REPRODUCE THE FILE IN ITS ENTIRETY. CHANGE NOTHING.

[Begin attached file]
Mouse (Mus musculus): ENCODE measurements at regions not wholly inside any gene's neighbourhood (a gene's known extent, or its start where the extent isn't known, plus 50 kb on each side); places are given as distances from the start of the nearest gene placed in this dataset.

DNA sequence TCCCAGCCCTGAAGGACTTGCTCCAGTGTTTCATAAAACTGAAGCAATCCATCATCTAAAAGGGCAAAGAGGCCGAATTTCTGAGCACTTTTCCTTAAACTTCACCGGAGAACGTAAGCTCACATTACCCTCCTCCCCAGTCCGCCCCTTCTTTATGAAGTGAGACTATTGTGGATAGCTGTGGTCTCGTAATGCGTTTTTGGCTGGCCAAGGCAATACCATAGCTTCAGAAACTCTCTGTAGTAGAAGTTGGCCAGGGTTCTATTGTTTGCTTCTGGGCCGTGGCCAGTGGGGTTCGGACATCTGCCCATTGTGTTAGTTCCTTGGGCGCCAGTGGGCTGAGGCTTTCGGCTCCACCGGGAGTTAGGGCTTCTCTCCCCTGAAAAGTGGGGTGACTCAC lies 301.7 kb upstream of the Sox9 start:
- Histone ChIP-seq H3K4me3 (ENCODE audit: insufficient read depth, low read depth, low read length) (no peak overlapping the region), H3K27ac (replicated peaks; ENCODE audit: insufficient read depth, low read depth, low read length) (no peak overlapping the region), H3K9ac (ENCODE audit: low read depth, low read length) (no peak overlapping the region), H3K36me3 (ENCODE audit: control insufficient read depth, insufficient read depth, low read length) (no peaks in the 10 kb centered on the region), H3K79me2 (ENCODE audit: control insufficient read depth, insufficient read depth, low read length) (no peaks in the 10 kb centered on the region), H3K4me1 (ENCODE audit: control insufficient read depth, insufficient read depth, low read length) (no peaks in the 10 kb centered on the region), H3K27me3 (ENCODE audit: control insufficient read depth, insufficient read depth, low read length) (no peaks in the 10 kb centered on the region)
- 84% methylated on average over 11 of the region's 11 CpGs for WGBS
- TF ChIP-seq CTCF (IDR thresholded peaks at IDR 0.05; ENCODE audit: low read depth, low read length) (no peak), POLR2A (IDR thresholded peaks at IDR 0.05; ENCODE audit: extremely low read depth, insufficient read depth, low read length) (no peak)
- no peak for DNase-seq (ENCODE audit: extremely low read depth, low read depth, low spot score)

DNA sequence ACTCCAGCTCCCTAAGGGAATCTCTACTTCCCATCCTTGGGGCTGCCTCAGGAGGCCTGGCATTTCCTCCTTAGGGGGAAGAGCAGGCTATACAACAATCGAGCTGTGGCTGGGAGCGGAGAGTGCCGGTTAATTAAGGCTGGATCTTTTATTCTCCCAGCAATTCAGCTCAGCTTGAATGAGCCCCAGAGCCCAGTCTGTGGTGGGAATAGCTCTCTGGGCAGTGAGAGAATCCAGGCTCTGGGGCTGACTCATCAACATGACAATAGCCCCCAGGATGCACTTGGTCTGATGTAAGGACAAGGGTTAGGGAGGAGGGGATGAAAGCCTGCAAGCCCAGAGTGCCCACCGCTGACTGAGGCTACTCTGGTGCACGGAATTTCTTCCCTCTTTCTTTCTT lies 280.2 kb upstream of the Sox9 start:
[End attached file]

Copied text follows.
Mouse (Mus musculus): ENCODE measurements at regions not wholly inside any gene's neighbourhood (a gene's known extent, or its start where the extent isn't known, plus 50 kb on each side); places are given as distances from the start of the nearest gene placed in this dataset.

DNA sequence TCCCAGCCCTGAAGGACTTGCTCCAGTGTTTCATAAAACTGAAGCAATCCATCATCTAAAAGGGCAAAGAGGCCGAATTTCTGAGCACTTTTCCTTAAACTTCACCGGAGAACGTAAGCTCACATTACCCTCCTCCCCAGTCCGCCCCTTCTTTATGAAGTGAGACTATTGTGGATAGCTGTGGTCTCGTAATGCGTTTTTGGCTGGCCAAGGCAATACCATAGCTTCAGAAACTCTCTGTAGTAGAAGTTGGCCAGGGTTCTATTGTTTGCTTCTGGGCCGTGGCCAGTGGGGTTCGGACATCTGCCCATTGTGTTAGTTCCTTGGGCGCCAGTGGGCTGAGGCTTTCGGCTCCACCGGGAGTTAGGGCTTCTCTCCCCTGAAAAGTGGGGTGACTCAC lies 301.7 kb upstream of the Sox9 start:
- Histone ChIP-seq H3K4me3 (ENCODE audit: insufficient read depth, low read depth, low read length) (no peak overlapping the region), H3K27ac (replicated peaks; ENCODE audit: insufficient read depth, low read depth, low read length) (no peak overlapping the region), H3K9ac (ENCODE audit: low read depth, low read length) (no peak overlapping the region), H3K36me3 (ENCODE audit: control insufficient read depth, insufficient read depth, low read length) (no peaks in the 10 kb centered on the region), H3K79me2 (ENCODE audit: control insufficient read depth, insufficient read depth, low read length) (no peaks in the 10 kb centered on the region), H3K4me1 (ENCODE audit: control insufficient read depth, insufficient read depth, low read length) (no peaks in the 10 kb centered on the region), H3K27me3 (ENCODE audit: control insufficient read depth, insufficient read depth, low read length) (no peaks in the 10 kb centered on the region)
- 84% methylated on average over 11 of the region's 11 CpGs for WGBS
- TF ChIP-seq CTCF (IDR thresholded peaks at IDR 0.05; ENCODE audit: low read depth, low read length) (no peak), POLR2A (IDR thresholded peaks at IDR 0.05; ENCODE audit: extremely low read depth, insufficient read depth, low read length) (no peak)
- no peak for DNase-seq (ENCODE audit: extremely low read depth, low read depth, low spot score)

DNA sequence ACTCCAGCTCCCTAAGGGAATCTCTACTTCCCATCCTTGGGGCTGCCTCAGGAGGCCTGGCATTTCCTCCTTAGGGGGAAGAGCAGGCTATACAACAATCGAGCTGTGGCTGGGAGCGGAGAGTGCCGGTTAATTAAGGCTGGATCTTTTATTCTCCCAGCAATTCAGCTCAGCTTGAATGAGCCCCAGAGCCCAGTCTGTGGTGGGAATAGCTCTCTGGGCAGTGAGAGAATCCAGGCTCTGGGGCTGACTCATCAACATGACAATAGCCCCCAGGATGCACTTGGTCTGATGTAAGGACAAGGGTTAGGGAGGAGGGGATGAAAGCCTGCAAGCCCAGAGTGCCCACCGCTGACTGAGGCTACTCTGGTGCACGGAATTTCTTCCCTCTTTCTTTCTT lies 280.2 kb upstream of the Sox9 start: